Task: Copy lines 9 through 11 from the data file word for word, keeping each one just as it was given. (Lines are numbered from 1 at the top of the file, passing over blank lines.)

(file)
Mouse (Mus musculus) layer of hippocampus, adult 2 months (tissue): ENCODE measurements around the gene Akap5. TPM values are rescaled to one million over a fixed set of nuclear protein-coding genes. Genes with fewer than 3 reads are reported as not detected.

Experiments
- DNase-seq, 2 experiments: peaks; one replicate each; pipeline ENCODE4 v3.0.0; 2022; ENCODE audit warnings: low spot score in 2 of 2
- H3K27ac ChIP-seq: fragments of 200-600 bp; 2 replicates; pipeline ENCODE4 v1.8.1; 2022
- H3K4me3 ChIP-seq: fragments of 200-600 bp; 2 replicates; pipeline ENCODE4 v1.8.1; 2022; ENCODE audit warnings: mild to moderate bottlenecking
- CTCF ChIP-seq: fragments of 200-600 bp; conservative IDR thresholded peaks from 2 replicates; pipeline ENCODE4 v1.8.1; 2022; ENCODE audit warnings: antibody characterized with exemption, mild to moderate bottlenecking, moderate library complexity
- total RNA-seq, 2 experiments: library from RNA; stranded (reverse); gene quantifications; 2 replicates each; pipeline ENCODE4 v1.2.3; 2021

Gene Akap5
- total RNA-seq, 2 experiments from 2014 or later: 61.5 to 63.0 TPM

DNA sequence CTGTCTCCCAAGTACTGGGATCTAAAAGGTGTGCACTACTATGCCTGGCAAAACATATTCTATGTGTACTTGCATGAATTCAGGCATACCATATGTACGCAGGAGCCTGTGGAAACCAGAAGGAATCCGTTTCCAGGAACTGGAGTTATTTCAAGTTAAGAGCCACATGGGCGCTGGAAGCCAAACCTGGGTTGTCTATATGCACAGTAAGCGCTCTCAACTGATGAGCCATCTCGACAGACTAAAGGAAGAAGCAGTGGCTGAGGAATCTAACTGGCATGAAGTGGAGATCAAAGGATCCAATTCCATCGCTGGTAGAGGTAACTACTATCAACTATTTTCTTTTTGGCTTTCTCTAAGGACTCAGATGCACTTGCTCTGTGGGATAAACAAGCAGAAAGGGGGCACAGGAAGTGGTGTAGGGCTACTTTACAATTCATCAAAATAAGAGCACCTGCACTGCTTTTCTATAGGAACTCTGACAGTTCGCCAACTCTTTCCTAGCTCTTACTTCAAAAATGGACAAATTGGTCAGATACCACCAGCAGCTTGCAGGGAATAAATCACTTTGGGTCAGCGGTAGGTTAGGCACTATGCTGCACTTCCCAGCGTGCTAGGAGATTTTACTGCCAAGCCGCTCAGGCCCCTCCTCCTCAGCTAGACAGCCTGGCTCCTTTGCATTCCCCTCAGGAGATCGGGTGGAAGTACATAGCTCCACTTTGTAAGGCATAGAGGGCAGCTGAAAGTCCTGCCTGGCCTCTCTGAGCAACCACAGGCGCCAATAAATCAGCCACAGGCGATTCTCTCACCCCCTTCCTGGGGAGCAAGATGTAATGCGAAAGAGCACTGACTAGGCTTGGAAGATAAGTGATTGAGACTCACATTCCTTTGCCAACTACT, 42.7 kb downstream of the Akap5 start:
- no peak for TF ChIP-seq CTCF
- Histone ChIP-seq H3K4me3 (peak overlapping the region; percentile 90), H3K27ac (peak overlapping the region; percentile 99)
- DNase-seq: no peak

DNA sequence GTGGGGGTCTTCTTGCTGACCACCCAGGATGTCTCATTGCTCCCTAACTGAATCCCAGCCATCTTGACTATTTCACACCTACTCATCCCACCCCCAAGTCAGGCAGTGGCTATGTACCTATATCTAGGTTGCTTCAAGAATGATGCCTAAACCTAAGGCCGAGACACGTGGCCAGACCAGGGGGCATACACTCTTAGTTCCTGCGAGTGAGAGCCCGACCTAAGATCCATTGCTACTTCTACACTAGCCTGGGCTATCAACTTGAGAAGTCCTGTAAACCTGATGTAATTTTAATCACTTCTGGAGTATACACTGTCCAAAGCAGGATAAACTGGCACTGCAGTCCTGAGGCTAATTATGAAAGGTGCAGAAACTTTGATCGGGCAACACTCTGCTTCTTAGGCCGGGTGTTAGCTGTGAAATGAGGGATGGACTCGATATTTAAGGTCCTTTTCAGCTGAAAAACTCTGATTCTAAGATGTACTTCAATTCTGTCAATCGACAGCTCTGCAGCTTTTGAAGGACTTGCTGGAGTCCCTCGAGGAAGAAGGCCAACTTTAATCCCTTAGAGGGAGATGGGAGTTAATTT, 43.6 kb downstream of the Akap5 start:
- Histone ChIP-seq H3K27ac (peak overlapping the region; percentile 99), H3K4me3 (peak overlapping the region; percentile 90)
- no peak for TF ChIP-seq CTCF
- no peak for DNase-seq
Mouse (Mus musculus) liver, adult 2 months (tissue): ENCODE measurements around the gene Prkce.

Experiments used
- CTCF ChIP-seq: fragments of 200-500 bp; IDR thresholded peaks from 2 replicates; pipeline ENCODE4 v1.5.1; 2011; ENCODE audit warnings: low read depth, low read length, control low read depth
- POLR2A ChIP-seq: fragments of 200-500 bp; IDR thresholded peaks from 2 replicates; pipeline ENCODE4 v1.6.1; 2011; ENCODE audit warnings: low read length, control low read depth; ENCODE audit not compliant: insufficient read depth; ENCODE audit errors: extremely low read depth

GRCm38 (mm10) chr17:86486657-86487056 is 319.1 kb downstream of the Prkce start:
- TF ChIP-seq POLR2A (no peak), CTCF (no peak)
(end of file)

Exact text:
- total RNA-seq, 2 experiments from 2014 or later: 61.5 to 63.0 TPM

DNA sequence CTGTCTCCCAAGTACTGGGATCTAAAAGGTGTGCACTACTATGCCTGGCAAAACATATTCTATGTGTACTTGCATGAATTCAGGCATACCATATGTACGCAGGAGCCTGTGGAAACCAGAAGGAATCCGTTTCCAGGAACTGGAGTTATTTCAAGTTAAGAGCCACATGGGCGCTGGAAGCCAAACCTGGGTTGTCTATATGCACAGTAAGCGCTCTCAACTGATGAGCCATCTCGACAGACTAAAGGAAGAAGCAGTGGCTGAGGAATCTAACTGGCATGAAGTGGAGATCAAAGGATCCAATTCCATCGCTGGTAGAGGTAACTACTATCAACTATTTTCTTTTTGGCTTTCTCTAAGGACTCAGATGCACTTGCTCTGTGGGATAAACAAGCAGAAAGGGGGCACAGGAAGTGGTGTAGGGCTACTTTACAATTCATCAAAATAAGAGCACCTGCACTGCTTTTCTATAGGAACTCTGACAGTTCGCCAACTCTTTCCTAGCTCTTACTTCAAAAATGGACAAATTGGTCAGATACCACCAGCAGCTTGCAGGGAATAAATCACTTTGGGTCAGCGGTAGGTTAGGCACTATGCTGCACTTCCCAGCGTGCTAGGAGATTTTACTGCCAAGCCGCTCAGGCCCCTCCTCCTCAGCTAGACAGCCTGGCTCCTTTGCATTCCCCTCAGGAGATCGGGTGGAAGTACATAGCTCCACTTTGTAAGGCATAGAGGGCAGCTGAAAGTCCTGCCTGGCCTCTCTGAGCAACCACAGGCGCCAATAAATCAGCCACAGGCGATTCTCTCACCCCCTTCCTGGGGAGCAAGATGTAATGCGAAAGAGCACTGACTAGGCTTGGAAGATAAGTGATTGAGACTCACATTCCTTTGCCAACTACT, 42.7 kb downstream of the Akap5 start:
- no peak for TF ChIP-seq CTCF